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Rural Broadband: Where Great Need Meets Great Economic Opportunity

Updated: Apr 4, 2023

Unless you just woke up from cryogenic sleep, you know that our work, education, relationships, and entertainment are leaning pretty heavily on the power of connectivity at the moment. COVID-19 has brought an unprecedented reliance on reliable, high-speed internet for a school system and workforce that is primarily online.

According to the US Census, in 2016 81% of all US households had access to internet that was not dial-up, though this metric also included those with a smartphone data plan. At the time, this would mean that 24 million households or more had nothing faster than dial-up to access the internet. But even while the other data sources highlight this issue, I think there is good news to be found.

Broadband deployment often faces a problem that is primarily logistical in nature: physically connecting every household in the country to fiber. Like electricity, structures have to be built to serve even the most remote of locations. Enter rural electrical cooperatives, America's utility knight in shining armor, who power more than half of America's landmass. If 81% of households are "fed" by existing physical plant or wireless, upgrading to high-speed should be less of a challenge than breaking new ground to bolt or bury new facilities across the country.

When you check out the fact sheet at the link above, you'll see that this impressively large network of electrical distribution serves just over 20 million households, a number that should sound awfully familiar in comparison to households without reliable internet access.

I'm not proposing a New Deal style government program to create rural broadband cooperatives across the US (though legislation has been in the works to fund rural broadband for a long time), but the last 20% will be the most expensive households to serve and may require unorthodox deployment approaches.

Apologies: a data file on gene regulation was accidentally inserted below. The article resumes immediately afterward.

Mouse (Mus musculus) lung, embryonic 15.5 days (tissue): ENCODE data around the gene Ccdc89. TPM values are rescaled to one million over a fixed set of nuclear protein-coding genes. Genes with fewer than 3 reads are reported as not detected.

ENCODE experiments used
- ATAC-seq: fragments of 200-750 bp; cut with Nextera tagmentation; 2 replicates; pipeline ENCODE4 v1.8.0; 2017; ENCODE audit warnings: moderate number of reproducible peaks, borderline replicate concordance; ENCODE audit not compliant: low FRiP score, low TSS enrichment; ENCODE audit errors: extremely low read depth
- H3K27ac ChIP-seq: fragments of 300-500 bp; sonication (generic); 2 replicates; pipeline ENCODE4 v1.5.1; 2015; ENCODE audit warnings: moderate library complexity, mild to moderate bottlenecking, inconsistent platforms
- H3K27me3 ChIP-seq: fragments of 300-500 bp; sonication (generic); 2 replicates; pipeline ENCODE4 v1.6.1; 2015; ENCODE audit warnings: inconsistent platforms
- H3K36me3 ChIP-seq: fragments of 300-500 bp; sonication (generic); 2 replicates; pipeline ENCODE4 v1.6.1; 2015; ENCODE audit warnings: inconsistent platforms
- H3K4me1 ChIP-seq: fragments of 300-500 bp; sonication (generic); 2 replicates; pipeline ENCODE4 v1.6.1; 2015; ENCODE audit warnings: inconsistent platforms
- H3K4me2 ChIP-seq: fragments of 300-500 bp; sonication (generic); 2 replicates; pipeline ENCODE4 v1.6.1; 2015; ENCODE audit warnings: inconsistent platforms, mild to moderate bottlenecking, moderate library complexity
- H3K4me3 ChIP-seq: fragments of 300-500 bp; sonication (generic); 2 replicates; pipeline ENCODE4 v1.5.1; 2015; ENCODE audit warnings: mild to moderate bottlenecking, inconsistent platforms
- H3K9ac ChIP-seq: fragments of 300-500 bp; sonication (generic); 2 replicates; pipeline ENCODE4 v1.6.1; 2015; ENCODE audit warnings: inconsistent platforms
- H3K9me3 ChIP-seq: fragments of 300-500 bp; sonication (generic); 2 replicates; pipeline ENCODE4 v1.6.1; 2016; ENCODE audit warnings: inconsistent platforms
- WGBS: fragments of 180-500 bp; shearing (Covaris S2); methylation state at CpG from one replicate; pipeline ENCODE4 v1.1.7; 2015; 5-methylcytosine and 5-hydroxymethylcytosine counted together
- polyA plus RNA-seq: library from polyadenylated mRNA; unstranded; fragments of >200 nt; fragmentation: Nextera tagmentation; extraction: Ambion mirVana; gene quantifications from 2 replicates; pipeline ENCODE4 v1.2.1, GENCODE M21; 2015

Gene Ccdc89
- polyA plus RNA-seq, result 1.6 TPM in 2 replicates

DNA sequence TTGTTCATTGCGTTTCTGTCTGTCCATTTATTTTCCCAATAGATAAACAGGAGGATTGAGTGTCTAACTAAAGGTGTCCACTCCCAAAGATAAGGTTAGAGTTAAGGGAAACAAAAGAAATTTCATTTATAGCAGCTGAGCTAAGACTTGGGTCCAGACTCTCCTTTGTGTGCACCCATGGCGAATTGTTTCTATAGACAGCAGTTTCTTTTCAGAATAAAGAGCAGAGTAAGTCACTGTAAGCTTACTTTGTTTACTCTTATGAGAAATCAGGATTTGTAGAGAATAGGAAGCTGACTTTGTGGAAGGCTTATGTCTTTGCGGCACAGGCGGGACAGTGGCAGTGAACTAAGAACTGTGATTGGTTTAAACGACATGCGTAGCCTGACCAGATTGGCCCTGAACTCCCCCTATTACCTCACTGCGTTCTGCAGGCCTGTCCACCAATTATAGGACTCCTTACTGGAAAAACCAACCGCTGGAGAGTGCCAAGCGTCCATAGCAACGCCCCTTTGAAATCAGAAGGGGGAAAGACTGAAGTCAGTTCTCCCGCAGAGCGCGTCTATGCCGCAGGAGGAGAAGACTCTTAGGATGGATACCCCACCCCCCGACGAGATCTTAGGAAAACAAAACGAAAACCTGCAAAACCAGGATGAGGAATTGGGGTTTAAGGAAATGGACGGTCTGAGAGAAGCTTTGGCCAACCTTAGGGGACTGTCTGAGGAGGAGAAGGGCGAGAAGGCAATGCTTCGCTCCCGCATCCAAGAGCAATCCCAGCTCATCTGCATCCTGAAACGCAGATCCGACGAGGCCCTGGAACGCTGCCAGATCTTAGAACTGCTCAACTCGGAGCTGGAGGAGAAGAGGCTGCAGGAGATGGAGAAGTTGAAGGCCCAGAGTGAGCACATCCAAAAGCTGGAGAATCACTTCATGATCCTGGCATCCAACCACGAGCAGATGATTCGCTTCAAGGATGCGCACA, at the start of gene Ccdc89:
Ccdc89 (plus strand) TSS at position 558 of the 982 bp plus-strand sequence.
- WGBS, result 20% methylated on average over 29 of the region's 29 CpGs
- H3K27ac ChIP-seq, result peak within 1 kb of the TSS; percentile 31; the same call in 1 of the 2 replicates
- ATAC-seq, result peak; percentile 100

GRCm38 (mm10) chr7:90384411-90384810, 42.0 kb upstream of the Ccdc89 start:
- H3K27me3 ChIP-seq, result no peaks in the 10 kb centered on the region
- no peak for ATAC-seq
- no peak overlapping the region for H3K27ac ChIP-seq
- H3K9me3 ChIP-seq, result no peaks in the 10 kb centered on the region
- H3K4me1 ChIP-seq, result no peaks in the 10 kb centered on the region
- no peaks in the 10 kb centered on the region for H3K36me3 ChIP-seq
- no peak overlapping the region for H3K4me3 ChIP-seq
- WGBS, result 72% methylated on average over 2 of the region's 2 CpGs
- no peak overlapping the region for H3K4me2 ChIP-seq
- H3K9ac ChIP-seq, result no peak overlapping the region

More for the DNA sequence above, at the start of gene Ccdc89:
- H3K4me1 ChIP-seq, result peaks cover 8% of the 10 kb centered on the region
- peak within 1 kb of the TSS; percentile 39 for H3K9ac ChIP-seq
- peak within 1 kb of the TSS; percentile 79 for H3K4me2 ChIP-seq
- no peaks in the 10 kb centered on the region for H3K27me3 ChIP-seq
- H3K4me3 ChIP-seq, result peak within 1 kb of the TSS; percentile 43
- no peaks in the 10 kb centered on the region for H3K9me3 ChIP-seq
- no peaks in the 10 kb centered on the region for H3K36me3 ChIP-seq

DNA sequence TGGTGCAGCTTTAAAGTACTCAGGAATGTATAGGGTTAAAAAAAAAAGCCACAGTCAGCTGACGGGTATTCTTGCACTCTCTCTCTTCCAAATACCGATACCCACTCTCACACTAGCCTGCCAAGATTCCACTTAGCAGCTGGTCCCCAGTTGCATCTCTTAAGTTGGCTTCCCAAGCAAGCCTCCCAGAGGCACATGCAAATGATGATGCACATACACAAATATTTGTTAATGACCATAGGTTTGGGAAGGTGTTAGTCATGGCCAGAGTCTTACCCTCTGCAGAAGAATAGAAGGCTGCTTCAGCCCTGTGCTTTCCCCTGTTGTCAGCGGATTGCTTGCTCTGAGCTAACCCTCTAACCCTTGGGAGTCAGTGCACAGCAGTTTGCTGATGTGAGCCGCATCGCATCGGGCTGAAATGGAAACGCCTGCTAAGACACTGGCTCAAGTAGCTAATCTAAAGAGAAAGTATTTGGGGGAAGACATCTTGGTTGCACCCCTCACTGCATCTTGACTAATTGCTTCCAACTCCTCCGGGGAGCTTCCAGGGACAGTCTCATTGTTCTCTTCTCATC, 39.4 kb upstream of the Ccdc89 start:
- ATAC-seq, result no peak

Without a bold plan, 1 in every 5 households will fall further and further behind in our current environment in which the two leading paths to success—education and employment—have both shifted online.

For some of you, this may be exactly why you got in the business: to provide essential services to underserved communities across the country. But for many others, like myself, this has been a unique opportunity to see your skills and experience align with an important social cause and chance to change the world.

"But it's just fiber, right? Surely we're not changing the world here."

But for millions of Americans, access to fiber IS life-changing. Small business owners, students, parents, recent graduates, farmers, and a multitude of others need reliable, high-speed internet to grow their businesses, careers, and families in a healthy way. The future of economic development in rural US depends on how we solve this problem.

Hang with us over the month of August as we explore this topic further and try to tackle the toughest challenges of rural broadband deployment. Questions or comments? Leave a comment below or give us a shout at!

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